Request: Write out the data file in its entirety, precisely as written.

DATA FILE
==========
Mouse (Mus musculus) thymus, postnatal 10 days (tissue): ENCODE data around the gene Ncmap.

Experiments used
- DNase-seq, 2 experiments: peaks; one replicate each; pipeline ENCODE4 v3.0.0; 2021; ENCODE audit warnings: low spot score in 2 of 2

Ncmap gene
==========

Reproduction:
Mouse (Mus musculus) thymus, postnatal 10 days (tissue): ENCODE data around the gene Ncmap.

Experiments used
- DNase-seq, 2 experiments: peaks; one replicate each; pipeline ENCODE4 v3.0.0; 2021; ENCODE audit warnings: low spot score in 2 of 2

Ncmap gene